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A Python package for multipole expansions of electrostatic or gravitational potentials
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README.md

PyPI version

multipoles

multipoles is a Python package for multipole expansions of the solutions of the Poisson equation (e.g. electrostatic or gravitational potentials). It can handle discrete and continuous charge or mass distributions.

Background

For a given function rho, the solution Phi of the Poisson equation Poisson with vanishing Dirichlet boundary conditions at infinity is

Solution

Examples of this are the electrostatic and Newtonian gravitational potential. If you need to evaluate Phi at many points, calculating the integral for each point is computationally expensive. As a faster alternative, we can express Phi in terms of the multipole moments qlm:

Expansion

where Coordinates are the usual spherical coordinates corresponding to the cartesian coordinates Cartesian Coordinates and Spherical harmonics are the spherical harmonics.

The multipole moments are:

Multipole Moments

This approach is usually much faster because the contributions Phi are getting smaller with increasing l. So we just have to calculate a few integrals for obtaining some qlm.

Examples

Discrete Charge Distribution

As example for a discrete charge distribution we model two point charges with positive and negative unit charge located on the z-axis:

from multipoles import MultipoleExpansion

# Prepare the charge distribution dict for the MultipoleExpansion object:

charge_dist = {
    'discrete': True,     # point charges are discrete charge distributions
    'charges': [
        {'q': 1, 'xyz': (0, 0, 1)},
        {'q': -1, 'xyz': (0, 0, -1)},
    ]
}

l_max = 2   # where to stop the infinite multipole sum; here we expand up to the quadrupole (l=2)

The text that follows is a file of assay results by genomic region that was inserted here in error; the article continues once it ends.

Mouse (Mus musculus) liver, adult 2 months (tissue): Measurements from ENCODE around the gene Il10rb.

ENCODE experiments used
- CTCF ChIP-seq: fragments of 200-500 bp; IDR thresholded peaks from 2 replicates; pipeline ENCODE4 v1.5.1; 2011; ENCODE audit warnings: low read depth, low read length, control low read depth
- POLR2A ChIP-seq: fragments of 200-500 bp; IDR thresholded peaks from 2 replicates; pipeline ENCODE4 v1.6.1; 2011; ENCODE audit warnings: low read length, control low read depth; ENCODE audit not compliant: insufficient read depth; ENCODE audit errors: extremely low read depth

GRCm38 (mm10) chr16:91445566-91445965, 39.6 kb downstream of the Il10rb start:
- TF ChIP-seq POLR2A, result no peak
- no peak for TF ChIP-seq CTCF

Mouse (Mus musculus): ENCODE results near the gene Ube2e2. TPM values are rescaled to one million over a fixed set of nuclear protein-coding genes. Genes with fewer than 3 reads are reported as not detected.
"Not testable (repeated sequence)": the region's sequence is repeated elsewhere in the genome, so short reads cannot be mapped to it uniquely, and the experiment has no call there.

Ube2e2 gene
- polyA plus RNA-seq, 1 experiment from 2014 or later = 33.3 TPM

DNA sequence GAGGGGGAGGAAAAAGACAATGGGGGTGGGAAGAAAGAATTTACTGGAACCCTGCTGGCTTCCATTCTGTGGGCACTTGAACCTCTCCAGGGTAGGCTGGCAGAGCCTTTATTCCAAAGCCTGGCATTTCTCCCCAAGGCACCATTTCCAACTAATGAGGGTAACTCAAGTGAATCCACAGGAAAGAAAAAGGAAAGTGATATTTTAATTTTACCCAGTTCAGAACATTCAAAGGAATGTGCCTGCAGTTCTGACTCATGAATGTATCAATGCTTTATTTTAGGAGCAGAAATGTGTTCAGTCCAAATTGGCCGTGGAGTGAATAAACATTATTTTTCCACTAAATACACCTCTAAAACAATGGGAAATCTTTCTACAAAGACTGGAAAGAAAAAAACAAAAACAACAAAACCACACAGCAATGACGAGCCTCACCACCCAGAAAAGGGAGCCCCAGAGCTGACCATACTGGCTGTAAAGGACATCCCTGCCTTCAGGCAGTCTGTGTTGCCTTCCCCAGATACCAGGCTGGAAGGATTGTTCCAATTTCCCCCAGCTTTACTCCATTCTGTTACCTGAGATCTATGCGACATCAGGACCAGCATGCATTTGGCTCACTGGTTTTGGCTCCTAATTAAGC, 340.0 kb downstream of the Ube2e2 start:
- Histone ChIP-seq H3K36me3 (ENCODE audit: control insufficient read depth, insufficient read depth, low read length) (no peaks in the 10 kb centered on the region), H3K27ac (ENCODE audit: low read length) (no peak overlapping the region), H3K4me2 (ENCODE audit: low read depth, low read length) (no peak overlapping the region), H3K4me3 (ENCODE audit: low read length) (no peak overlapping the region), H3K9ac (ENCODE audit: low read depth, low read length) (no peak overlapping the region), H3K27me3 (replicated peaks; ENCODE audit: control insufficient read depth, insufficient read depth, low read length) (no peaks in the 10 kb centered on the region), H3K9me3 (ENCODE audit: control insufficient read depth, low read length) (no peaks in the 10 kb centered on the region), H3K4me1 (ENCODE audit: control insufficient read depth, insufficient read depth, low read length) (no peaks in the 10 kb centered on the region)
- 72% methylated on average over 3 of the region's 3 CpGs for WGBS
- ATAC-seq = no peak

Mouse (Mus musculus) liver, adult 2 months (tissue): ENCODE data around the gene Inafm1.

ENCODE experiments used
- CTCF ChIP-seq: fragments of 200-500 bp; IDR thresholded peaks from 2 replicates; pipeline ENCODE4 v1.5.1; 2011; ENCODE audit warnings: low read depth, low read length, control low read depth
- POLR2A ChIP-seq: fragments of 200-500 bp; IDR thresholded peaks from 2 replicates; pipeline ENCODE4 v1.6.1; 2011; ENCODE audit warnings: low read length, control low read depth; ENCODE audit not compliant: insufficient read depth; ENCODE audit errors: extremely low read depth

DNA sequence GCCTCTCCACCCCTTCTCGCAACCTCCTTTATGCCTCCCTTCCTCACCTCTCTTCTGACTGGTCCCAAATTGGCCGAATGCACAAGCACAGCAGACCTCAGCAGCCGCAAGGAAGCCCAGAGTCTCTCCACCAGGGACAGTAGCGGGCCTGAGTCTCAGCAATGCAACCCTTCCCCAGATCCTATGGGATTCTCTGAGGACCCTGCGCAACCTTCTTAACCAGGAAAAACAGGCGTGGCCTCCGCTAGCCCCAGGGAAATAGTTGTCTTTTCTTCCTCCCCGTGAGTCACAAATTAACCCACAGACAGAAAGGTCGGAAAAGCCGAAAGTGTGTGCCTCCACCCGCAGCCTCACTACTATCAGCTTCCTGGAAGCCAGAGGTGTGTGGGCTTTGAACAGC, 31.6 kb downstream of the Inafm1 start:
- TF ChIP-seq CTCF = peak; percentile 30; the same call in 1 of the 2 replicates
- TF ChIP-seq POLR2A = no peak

Phi = MultipoleExpansion(charge_dist, l_max)

# We can evaluate the multipole expanded potential at a given point like this:

x, y, z = 30.5, 30.6, 30.7
value = Phi(x, y, z)

# The multipole moments are stored in a dict, where the keys are (l, m) and the values q_lm:
Phi.multipole_moments

Continuous Charge Distribution

As an example for a continuous charge distribution, we smear out the point charges from the previous example:

from multipoles import MultipoleExpansion
import numpy as np

# First we set up our grid, a cube of length 10 centered at the origin:

npoints = 101
edge = 10
x, y, z = [np.linspace(-edge/2., edge/2., npoints)]*3
XYZ = np.meshgrid(x, y, z, indexing='ij')


# We model our smeared out charges as gaussian functions:

def gaussian(XYZ, xyz0, sigma):
    g = np.ones_like(XYZ[0])
    for k in range(3):
        g *= np.exp(-(XYZ[k] - xyz0[k])**2 / sigma**2)
    g *= (sigma**2*np.pi)**-1.5
    return g

sigma = 1.5   # the width of our gaussians

# Initialize the charge density rho, which is a 3D numpy array:
rho = gaussian(XYZ, (0, 0, 1), sigma) - gaussian(XYZ, (0, 0, -1), sigma)


# Prepare the charge distribution dict for the MultipoleExpansion object:

charge_dist = {
    'discrete': False,     # we have a continuous charge distribution here
    'rho': rho,
    'xyz': XYZ
}

# The rest is the same as for the discrete case:

l_max = 2   # where to stop the infinite multipole sum; here we expand up to the quadrupole (l=2)

Phi = MultipoleExpansion(charge_dist, l_max)

x, y, z = 30.5, 30.6, 30.7
value = Phi(x, y, z)

Installation

Simply use pip:

pip install multipoles

Dependencies

multipoles uses numpy for fast array processing and scipy for support of spherical harmonics.

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